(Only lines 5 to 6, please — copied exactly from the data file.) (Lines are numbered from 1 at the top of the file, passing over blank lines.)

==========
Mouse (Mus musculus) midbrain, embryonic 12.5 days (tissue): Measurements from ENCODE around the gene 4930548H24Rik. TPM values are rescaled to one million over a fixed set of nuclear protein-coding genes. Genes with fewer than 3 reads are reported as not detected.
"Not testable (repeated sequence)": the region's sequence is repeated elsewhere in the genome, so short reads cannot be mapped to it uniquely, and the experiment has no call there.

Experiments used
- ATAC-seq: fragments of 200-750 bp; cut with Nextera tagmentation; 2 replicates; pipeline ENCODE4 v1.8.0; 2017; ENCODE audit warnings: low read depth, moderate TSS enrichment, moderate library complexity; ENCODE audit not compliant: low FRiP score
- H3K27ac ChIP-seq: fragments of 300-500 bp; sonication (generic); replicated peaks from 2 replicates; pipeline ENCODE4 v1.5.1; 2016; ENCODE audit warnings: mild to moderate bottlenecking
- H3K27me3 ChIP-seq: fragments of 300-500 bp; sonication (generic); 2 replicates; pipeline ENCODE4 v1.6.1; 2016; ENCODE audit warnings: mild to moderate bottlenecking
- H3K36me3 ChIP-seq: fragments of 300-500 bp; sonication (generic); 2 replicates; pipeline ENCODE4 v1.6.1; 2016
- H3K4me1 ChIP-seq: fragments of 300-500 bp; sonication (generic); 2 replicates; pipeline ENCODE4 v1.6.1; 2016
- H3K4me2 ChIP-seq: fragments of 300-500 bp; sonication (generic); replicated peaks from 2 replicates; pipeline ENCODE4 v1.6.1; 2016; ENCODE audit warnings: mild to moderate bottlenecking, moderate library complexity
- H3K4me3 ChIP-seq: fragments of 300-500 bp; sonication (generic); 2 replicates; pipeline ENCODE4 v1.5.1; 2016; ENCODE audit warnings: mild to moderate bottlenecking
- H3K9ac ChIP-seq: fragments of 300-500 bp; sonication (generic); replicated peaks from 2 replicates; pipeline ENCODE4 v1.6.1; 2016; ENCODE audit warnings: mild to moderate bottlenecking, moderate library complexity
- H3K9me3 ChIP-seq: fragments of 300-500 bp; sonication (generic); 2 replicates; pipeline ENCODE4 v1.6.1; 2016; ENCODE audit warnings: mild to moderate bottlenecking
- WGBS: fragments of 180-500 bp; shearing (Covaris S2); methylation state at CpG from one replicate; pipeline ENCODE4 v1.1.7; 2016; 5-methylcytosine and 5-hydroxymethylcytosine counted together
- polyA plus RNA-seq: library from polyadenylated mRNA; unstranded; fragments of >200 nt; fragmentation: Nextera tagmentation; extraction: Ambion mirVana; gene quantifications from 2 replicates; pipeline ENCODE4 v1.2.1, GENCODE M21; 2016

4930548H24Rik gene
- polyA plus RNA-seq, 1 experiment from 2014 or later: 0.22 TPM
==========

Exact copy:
- H3K27ac ChIP-seq: fragments of 300-500 bp; sonication (generic); replicated peaks from 2 replicates; pipeline ENCODE4 v1.5.1; 2016; ENCODE audit warnings: mild to moderate bottlenecking
- H3K27me3 ChIP-seq: fragments of 300-500 bp; sonication (generic); 2 replicates; pipeline ENCODE4 v1.6.1; 2016; ENCODE audit warnings: mild to moderate bottlenecking